Throughout the trip so far, we refueled whenever our main tanks would get low if fuel was available. If it wasn’t, we would share one of our gas cans and begin to look for fuel in earnest - keeping the second can for real problems. Toward the middle of the day, we stopped in Farson, Wyoming for gas and a Clif Bar. I figured we would be able to get fuel in Lander, about 80 miles up the road. When we arrived at the crossroads for 287 (the road we would take east) we found that it was about 10 miles short of Lander, so we pressed on without getting more fuel. We dipped into our first gas can shortly after we turned onto 287 and began to look for fuel. Now, we realized that Wyoming only has about 564,000 people, but what we didn’t know is that apparently only about 5 of them live on Hwy 287. After emptying our second gas can into our thirsty little piggies, we started to get a little more than a little concerned. Miles of nothing rolled by, and we lowered our average speed in an attempt to conserve what fuel we could, eyes straining to see around the next corner or over the next hill. When our fuel lights started flashing to warn us we could only ride about 15 miles before we’d need to start hoofing it, we stopped and pulled out the GPS to try and locate the nearest town and (hopefully) fuel. The GPS showed that Muddy Gap was a mere 3 miles farther down the road and that there was a gas station there, too. Yay! We hot-footed it down the road and whooped in our helmets as we pulled into the station. As I rode up to the pumps, my excitement quickly turned to dread when the meaning of the hand-lettered signs on every pump that either said “Out of Order” or “Empty” sank into my brain. I went inside and asked the cashier if they really had no fuel and he replied that “Maybe tomorrow we will get some more”. I then asked where the nearest other station was, and he said either Rawlins or Alcova, both about 45 miles away. I slowly walked back to the bikes and broke the good news to Re. While we sat there contemplating draining all the fuel into one bike and going for it, the cashier came outside and suggested that we might try the fire department across the highway. I spied the large fuel tanks behind their building, so we rode over prepared to do many kinds of things in exchange for some fuel. We, however, found that it was a volunteer fire department and no one was there. While our thoughts started turning to larceny, a pick-up truck pulled in carrying our new favorite people, Jim and Donna Sheridan. They asked what we were looking for and we explained our plight. They then invited us to their house up the road a mile or so, and Jim was gracious enough to give us each about a gallon of liquid love (it was actually 85 octane unleaded) and refused to take anything for it. We thanked them and quickly headed up 220 towards Alcova as BIG thunderstorms moved in our direction from the south. They finally caught up with us as we arrived at the outskirts of Alcova and drenched us for 10 minutes or so. We arrived at the only gas station in Alcova at 7:30pm only to find that they closed at 6! Unable to easily find camping, and wet from the rain, we spent the night at the Riverview Motel (where you pay the bartender at the bar/restaurant out front for your room). It was a very nice mom-and-pop type motel and we ate at the bar before heading to bed for a great night’s sleep.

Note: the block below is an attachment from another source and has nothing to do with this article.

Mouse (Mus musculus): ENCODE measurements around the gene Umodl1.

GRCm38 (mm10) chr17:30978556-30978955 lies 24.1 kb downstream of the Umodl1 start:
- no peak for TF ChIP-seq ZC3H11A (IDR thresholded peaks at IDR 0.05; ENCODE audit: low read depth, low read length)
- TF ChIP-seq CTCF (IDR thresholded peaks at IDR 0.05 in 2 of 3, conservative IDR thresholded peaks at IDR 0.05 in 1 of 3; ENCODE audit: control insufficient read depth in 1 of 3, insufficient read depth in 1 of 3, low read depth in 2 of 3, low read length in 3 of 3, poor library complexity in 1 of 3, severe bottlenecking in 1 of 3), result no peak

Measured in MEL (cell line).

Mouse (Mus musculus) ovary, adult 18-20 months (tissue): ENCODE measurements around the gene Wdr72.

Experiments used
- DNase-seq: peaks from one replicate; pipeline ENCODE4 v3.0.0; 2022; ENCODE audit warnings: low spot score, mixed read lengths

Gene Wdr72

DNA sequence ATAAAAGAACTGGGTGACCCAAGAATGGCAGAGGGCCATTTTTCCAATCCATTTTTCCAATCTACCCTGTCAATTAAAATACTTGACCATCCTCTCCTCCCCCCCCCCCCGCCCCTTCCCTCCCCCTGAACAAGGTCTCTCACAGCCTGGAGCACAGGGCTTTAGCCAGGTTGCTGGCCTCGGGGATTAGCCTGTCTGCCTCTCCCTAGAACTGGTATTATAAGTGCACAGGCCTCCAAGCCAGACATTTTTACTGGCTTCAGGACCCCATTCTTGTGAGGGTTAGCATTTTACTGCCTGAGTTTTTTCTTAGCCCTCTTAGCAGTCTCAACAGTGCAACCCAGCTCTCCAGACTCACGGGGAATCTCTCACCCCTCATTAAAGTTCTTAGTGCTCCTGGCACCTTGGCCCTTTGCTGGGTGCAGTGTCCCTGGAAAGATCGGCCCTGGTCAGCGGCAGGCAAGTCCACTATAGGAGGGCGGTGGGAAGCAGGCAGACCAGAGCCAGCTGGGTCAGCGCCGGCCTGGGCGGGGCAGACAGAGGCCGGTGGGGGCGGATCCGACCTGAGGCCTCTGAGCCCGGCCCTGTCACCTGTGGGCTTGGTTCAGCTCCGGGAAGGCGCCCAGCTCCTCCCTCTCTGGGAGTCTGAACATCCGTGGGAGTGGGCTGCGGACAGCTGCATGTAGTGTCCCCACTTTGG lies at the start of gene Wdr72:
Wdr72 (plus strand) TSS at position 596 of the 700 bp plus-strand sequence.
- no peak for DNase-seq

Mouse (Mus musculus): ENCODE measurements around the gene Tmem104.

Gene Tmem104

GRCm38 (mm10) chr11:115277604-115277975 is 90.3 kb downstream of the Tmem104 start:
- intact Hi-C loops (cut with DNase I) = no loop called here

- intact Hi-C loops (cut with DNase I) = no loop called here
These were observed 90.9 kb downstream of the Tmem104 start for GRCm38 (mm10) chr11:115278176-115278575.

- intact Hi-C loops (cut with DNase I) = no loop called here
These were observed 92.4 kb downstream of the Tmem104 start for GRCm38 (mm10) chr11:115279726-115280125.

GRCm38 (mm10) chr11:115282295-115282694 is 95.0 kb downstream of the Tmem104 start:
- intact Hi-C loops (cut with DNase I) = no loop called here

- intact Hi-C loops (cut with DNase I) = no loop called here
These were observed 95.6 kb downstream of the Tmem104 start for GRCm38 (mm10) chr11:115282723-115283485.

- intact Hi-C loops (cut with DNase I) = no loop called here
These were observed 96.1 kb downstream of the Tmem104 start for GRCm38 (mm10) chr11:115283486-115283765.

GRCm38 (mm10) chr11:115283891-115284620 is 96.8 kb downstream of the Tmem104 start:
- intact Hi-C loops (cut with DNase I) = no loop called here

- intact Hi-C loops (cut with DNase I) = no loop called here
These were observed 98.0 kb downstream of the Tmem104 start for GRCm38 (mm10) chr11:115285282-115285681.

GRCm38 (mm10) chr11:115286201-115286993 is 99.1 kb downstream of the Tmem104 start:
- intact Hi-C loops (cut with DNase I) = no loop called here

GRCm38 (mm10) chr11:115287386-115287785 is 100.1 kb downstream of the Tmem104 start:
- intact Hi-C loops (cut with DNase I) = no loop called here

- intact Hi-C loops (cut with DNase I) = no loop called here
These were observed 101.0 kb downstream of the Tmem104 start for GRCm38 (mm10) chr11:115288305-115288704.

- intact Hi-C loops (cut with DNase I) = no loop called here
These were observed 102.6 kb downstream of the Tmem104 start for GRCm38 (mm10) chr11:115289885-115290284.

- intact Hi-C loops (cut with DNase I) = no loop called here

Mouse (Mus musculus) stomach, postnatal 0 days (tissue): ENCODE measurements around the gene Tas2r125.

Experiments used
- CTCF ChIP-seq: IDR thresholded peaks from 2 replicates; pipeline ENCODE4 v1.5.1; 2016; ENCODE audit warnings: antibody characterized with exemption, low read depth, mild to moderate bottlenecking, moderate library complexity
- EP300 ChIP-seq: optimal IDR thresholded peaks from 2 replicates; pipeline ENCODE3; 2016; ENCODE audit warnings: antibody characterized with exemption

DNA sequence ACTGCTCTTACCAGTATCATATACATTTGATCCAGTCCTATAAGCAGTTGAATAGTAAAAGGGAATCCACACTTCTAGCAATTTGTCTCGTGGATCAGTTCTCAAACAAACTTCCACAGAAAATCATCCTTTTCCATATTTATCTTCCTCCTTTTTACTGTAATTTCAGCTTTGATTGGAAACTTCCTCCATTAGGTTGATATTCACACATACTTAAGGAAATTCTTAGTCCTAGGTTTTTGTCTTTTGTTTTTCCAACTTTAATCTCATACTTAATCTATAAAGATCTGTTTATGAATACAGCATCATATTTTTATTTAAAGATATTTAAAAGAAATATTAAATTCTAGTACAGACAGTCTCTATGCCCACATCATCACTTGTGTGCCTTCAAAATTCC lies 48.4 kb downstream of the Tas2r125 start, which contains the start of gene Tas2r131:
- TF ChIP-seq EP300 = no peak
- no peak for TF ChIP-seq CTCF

334 miles in about 11 hours, bikes had altitude related problems but otherwise ran fine.